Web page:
Now I can hear Lynas’s defenders saying: “But hang on, Mark probably didn’t know that Novo was Spiked’s sister site, that Sense About Science was awash with their people, that the Battle of Ideas was a front of theirs, that Fiona Fox was a genocide denier…”
But there’s a problem with that argument, and the problem is George Monbiot.
Nobody has done more to expose this cultish political network than Monbiot. His dark money exposé is only the latest of many pieces he’s written over the last two decades about their personnel and activities. He’s also been widely quoted, referenced, interviewed, and otherwise drawn on, in other published pieces about them. As a result, a Google search on Monbiot + “Living Marxism” generates over 2000 results.
What’s that to do with Lynas? Well, Monbiot and Lynas have long been friends. An article in The Observer is one of several that describe Monbiot as one of the “close friends” who felt betrayed by Lynas’s remarkable about-face on a range of environmental issues.
So given that Lynas has been aware of the RCP since the early nineties, it seems almost inconceivable that he hasn’t read articles like Monbiot’s Invasion of the Entryists, which identifies Fiona Fox as both part of the RCP/LM network and a genocide denier, the Institute of Ideas as a direct RCP/LM derivative – like Spiked, and Sense About Science as having the kind of prolific RCP/LM connections detailed above.
Of course, however knowingly he has cooperated with those he supposedly loathes, Lynas would doubtless maintain that while the LM network’s avid support for GM crops comes out of its libertarian opposition to restrictions on science, technology and business, his change of heart on GM crops was, by contrast, a triumph of science over ideology.
But was it really? Not according to what Lynas confided in a talk he gave at Imperial College, where he admitted the technological approaches he now advocated were not based on science so much as “my own politics and my own subjective judgements”. These, he told his audience, had become more “pragmatic”.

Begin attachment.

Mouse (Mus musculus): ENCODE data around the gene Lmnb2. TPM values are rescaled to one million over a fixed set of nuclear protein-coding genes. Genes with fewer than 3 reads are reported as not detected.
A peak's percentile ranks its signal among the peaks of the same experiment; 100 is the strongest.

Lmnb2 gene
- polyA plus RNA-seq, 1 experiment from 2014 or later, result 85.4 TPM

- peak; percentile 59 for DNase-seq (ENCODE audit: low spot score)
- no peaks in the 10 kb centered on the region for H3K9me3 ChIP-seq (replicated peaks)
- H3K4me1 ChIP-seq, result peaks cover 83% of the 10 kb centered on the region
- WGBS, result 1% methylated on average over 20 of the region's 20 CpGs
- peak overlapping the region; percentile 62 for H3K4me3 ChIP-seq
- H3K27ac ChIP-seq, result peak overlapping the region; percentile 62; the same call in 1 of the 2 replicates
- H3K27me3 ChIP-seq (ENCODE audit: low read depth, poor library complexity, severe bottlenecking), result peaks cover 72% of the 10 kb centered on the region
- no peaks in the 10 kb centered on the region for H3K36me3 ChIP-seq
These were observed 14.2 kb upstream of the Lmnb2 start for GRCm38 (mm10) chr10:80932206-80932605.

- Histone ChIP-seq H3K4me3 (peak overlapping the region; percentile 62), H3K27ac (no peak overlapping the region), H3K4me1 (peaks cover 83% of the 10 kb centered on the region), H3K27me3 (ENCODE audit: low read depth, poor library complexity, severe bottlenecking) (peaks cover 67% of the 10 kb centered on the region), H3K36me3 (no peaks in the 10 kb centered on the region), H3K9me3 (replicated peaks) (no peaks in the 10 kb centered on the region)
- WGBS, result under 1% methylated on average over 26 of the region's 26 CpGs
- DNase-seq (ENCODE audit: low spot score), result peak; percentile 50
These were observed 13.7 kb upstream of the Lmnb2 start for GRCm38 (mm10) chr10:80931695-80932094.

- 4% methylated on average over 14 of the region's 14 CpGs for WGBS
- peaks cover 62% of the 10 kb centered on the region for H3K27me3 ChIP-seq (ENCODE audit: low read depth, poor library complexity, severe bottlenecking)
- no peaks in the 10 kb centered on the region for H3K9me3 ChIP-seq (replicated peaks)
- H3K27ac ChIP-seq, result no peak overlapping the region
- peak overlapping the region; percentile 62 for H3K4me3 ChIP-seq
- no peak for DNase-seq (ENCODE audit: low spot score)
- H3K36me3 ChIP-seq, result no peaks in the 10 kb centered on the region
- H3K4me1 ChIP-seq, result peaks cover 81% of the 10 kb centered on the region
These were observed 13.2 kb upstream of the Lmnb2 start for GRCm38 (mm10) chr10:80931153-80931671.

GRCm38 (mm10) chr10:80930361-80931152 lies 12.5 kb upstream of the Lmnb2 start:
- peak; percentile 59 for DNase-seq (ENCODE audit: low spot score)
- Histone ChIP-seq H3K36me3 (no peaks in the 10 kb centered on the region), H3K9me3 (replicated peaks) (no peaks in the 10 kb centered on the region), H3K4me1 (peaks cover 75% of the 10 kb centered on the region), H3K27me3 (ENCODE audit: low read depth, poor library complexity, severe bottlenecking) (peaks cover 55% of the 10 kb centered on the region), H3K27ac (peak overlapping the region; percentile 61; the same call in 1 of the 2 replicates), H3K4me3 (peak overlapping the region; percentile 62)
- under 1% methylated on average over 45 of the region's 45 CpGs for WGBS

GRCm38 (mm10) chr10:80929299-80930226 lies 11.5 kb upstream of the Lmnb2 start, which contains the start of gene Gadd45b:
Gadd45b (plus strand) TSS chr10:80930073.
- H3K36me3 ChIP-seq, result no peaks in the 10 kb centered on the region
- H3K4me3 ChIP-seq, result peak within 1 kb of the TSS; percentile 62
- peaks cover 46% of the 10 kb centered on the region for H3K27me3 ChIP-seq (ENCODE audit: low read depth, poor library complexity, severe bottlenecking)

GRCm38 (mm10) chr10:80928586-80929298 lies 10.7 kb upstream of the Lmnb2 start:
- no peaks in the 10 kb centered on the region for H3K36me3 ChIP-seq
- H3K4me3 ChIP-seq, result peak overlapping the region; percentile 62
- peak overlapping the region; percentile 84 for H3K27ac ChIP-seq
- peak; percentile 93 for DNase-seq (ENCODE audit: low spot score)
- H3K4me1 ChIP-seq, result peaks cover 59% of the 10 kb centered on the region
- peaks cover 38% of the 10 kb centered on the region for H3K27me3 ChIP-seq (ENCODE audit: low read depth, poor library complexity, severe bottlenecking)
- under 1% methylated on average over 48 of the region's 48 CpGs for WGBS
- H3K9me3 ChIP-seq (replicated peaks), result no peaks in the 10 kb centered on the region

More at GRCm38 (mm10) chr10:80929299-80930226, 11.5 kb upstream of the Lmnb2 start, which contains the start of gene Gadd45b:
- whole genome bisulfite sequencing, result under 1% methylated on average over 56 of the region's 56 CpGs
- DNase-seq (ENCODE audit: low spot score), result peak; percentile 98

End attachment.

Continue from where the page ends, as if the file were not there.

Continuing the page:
The nature of that pragmatism can be seen in what he told a Guardian journalist a year earlier, in 2011: “Is the green movement a left-wing, anti-capitalist movement? Mark Lynas believes it is, and that those who style themselves as greens should be marginalised and allowed to die off so that they can be replaced by a new breed of market-friendly environmentalists like him.”
And surely it is only ideology that can account for the bogus claims Lynas has used to attack the green movement. For instance, in 2010 Lynas fronted a Channel 4 documentary with Stewart Brand, What the Green Movement Got Wrong. Among other things, the programme promoted a claim in Brand's book that the environmental movement had obtained a global ban on DDT, leading to the deaths of millions from malaria. In the studio discussion that followed, George Monbiot pointed out that this was actually a myth circulated by corporate lobbyists to discredit environmentalists.
And this wasn’t the only bogus claim in the programme. It also implied children in Zambia had starved to death because of Zambia’s refusal of GM food aid from the US. Lynas has also promoted this idea elsewhere, even claiming that “thousands died” because of the opposition to GM encouraged by green groups. But according to Charles Mushitu of the Zambian Red Cross, “We didn't record a single death arising out of hunger.” Claims to the contrary were put in circulation by corporate lobbyists and are entirely without foundation.
Lynas has also claimed that environmental groups like Greenpeace have inflicted enormous harm by challenging GM golden rice. And he has even previously attributed tens of thousands of children's deaths to such NGO opposition, but this too is a complete myth.
Why mention all this? Because these portrayals of environmentalists as eco-imperialists responsible for killing large numbers of people in the developing world are precisely the kind of ideologically-driven myths that Spiked and its associates are notorious for promoting. In other words, as well as denying real atrocities they have a taste – like Lynas – for promoting fake ones. Just search on the Spiked website for “DDT”, “Zambia” or “golden rice”.
And Lynas is still at it. He has just been exposed for pulling a similar stunt in Tanzania, involving a series of deceptive tweets that have been slammed for exploiting African farmers’ images without their permission to promote GM maize as the solution to a production problem they don’t have – Tanzania actually has a surplus of maize, which is non-GMO. As part of this, he suggests that the farmers in question are in a dire predicament, when they aren’t, and that it is all the fault of green groups.
So it turns out that despite some very real differences between them – most obviously over climate change – both Lynas and Spiked are in the well-established business of attacking green groups with fact-free ideologically-driven myths.
All of which leaves Mark Lynas’s anti-Spiked tweets looking like a highly deceptive form of virtue signalling, aimed at distancing himself from a group of people who have often been his bedfellows, and some of whose disreputable tactics he himself employs.